Spare or Goo? A Texas-sized test

Automotive News | August 7, 2012 - 11:13 am EST

To spare or not to spare.

If that's the question for modern automobile designers, whether to include a spare tire or save on weight and packaging, I want a vote.

My 2013 Chevrolet Malibu Eco doesn't have even a mini-spare, just a can of goo.

And in a perfect storm of Houston freeways, monsoon rains, local flooding and a 5-inch-long chunk of aluminum pipe, goo won't do. It's a recipe for a five-hour delay, which seems like forever to an old dude used to changing his own tires and being back on the road in 20 minutes.

The blowout that stranded my wife, Kathryn, our daughter Rebecca and me came during a deluge July 12.

I know the debate on the spare/no-spare trade-offs. I've heard other motorist dinosaurs my age loudly proclaim, "I'd never own a vehicle that didn't have a full-sized spare."

Consider me a semi-dinosaur. I'm fine with a doughnut spare, good for 50 miles or so. And over the years living in the States and in Germany, I've used one five times. Especially as I age, it's easier to change than a full-sized spare. And I prefer the extra trunk space that comes with the tiny spare.

The culprit: 5 inches of mangled metal.

Photo credit: JESSE SNYDER

Admittedly, this blowout was an extreme test. I know it was a 5-inch chunk of metal because it was still inside the tire after the tow.

No, I really wasn't eager to swap a tire in the rain, especially if we hadn't been near an exit and I had to change it on the side of a busy freeway.

With OnStar service, I didn't even get wet. In a series of calls and follow ups, I talked to multiple OnStar folks, two tow truck drivers and service adviser Rick Braquet at Knapp Chevrolet, who didn't have a replacement tire in stock but ordered one from a tire wholesaler even before we got towed in.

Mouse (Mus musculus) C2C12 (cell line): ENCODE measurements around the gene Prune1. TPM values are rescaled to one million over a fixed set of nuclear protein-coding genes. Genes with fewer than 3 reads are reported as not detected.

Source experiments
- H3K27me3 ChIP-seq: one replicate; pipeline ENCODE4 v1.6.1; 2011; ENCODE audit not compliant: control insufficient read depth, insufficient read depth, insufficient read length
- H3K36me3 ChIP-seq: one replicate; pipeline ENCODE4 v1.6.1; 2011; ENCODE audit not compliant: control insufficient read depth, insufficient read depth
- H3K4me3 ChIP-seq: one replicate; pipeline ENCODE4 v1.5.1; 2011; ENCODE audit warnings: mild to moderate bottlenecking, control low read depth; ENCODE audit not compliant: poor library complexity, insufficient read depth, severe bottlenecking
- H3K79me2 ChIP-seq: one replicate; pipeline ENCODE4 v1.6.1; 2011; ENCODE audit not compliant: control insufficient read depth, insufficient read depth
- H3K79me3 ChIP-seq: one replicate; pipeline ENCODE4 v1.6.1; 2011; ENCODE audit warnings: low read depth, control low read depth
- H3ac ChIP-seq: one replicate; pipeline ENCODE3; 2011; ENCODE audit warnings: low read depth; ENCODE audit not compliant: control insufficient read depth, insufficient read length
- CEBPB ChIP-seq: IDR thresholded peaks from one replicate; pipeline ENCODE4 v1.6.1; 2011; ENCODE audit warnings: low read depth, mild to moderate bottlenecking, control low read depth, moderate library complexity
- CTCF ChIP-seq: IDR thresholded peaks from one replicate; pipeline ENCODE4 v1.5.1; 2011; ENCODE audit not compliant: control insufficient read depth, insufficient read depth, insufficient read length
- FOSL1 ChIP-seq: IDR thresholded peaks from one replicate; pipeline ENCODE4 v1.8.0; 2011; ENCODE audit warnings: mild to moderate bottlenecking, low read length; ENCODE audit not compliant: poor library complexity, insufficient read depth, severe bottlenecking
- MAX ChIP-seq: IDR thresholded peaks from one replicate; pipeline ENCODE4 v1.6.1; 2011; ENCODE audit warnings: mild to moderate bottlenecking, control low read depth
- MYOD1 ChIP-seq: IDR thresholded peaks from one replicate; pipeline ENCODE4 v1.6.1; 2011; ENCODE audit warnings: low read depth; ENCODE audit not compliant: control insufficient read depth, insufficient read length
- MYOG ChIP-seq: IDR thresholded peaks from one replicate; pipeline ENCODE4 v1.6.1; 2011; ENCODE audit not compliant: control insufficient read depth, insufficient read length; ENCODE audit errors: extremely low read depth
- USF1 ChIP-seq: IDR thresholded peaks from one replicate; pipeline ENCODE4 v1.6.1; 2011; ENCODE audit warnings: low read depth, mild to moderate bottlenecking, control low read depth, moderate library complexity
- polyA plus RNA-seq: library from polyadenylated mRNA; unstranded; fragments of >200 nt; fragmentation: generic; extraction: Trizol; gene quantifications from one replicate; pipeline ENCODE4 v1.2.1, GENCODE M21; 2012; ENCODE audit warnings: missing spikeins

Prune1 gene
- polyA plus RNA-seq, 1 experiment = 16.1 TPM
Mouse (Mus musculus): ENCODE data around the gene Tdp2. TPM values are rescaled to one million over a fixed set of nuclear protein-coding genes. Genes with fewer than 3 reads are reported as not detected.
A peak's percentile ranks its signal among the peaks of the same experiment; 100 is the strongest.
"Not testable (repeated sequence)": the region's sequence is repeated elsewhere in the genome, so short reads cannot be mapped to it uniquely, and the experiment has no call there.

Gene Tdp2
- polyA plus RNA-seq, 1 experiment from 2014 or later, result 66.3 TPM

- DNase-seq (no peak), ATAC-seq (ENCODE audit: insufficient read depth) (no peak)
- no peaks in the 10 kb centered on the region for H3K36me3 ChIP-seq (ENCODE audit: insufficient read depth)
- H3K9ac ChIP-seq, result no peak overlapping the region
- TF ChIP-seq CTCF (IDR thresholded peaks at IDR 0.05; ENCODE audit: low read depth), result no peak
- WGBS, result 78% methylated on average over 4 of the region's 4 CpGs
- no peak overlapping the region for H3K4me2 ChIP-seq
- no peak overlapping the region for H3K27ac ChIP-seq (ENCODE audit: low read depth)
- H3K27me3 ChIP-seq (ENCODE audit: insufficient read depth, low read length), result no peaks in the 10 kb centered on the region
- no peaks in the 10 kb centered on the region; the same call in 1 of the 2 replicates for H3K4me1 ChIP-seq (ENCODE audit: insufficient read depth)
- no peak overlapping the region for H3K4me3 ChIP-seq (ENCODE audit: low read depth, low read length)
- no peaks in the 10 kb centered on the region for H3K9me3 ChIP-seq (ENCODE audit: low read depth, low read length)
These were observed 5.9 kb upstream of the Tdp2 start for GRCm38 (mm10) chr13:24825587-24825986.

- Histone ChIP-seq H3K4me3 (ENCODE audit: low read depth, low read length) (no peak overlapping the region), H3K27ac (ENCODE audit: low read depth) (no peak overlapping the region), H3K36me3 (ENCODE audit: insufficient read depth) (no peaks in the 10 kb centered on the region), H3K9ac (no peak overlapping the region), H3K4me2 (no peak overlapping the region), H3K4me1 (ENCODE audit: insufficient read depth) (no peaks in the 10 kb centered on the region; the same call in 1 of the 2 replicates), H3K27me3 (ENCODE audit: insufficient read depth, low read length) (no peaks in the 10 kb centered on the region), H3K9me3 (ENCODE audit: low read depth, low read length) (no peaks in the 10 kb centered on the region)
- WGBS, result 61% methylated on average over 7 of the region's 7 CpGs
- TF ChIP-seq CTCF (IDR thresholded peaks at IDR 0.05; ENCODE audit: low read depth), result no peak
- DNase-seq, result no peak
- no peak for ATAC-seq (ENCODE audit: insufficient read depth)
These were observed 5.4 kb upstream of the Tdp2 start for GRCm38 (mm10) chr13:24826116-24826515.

Everybody was considerate and friendly; special thanks to Ramon who fit three of us into his tow truck.

But on a day with 9 inches of rain, the towing company was, literally, swamped hauling stalled cars out of flooded streets, and we fell down the priority list. So half of our five-hour delay was spent getting towed to the dealer and the rest waiting for the new tire to be delivered and mounted.

I bought the Malibu Eco knowing it didn't have a spare. That decision is on me.

I'd like to change my mind. If I had had a doughnut, I would have saved a half day. And I'm pretty sure I could have replaced the tire for less than $258. More important to me: with a spare, the choice between road service and self-changing is mine.

But it's a tough choice. There's room in my trunk for a space-saver spare. But Chevrolet wants $530 for it, a jack and a tire iron. And no credit for returning the can of goo and inflator kit. The parts guy at my local dealership already has "seven or eight" returned kits and doesn't want any more.

On a tough day, OnStar and Knapp Chevrolet did their job. Thank you.

But in terms of customer feedback, two thoughts.

To Chevrolet: If you sell a high-volume car without a spare, maybe dealers should keep a replacement tire in stock. And maybe you could price a doughnut spare lower than a replacement set of four regular tires.

To OnStar: Please train your staff to tell local towing services when a front-drive car has a rear-wheel flat, so they don't send a hook-and-sling when only a flatbed (rollback) will work.

Jesse Snyder is senior writer for Automotive NewsJesse Snyder is senior writer for Automotive News

PRINTED FROM: http://www.autonews.com/apps/pbcs.dll/article?AID=/20120807/BLOG06/120809884&template=printart

Entire contents © 2014 Crain Communications, Inc.